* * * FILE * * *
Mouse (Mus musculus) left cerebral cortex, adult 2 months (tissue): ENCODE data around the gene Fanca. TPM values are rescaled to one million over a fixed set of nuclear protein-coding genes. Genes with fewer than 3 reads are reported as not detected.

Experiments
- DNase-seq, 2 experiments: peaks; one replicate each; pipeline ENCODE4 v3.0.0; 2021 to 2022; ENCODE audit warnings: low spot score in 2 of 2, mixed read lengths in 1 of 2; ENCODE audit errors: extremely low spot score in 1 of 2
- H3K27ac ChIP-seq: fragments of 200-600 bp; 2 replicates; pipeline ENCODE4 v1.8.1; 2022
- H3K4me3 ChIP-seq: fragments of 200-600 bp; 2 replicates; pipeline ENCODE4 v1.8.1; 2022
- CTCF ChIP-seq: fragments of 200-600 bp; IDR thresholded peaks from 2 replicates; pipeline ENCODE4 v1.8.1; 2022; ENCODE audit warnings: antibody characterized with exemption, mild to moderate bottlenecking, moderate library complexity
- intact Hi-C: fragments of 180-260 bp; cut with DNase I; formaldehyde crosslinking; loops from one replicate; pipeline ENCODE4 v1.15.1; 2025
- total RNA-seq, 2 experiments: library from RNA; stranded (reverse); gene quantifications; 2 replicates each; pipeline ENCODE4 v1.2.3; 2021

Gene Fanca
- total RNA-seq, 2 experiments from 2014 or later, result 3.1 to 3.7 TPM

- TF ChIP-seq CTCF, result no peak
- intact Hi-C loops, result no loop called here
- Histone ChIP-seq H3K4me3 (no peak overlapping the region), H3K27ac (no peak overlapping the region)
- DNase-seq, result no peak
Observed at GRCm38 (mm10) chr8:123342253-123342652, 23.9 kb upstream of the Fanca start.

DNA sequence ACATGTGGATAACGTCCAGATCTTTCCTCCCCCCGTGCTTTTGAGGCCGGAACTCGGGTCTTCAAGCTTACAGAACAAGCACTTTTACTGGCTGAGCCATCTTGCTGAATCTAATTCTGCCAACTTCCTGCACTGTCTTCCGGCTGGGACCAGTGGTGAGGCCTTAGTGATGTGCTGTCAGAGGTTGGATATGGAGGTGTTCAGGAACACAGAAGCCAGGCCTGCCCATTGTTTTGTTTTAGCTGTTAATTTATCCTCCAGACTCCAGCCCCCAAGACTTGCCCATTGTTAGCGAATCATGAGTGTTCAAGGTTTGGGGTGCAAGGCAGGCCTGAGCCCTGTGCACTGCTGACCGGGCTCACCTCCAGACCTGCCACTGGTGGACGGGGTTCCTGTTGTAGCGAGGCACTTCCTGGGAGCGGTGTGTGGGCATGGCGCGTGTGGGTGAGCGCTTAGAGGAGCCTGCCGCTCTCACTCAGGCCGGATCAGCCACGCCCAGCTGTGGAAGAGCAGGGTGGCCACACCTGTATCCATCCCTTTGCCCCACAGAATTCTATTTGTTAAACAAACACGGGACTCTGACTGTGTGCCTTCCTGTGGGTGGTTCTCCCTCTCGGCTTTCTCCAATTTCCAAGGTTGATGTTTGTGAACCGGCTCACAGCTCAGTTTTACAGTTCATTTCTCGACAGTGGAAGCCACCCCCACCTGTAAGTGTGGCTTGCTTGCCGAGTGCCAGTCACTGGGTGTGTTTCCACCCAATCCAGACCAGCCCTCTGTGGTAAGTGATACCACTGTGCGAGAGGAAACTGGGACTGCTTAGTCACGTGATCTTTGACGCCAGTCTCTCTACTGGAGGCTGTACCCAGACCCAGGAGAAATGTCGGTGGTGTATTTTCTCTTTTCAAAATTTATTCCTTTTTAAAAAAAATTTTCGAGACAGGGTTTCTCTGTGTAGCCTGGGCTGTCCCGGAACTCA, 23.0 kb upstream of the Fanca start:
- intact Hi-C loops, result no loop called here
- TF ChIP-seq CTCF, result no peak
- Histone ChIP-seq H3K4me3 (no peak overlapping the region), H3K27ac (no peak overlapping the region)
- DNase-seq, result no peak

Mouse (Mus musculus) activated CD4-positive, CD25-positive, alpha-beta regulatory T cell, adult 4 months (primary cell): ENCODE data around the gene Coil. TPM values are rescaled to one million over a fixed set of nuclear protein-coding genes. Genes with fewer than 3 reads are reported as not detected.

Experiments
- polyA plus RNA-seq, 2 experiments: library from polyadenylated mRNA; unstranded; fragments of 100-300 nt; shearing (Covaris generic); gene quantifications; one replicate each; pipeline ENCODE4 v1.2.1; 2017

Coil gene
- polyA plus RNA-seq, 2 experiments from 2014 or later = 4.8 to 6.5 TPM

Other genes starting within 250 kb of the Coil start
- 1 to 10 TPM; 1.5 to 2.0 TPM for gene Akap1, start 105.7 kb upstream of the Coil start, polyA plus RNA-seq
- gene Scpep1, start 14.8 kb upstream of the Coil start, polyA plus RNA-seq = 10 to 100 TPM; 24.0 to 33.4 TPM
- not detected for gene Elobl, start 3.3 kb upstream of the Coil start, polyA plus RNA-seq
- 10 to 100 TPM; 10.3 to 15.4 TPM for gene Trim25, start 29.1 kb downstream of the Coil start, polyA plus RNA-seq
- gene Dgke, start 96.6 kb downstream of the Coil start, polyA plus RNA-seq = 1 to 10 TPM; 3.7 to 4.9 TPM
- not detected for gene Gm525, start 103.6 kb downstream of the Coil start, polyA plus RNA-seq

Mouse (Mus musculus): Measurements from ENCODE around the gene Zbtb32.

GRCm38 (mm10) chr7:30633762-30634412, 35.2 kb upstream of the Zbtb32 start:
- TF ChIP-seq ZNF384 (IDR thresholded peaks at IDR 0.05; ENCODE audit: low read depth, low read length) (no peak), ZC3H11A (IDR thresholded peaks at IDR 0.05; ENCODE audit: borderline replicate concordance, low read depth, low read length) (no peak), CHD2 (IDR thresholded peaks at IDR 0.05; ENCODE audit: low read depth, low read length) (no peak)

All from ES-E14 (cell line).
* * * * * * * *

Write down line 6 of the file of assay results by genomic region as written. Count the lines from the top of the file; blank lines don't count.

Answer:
- CTCF ChIP-seq: fragments of 200-600 bp; IDR thresholded peaks from 2 replicates; pipeline ENCODE4 v1.8.1; 2022; ENCODE audit warnings: antibody characterized with exemption, mild to moderate bottlenecking, moderate library complexity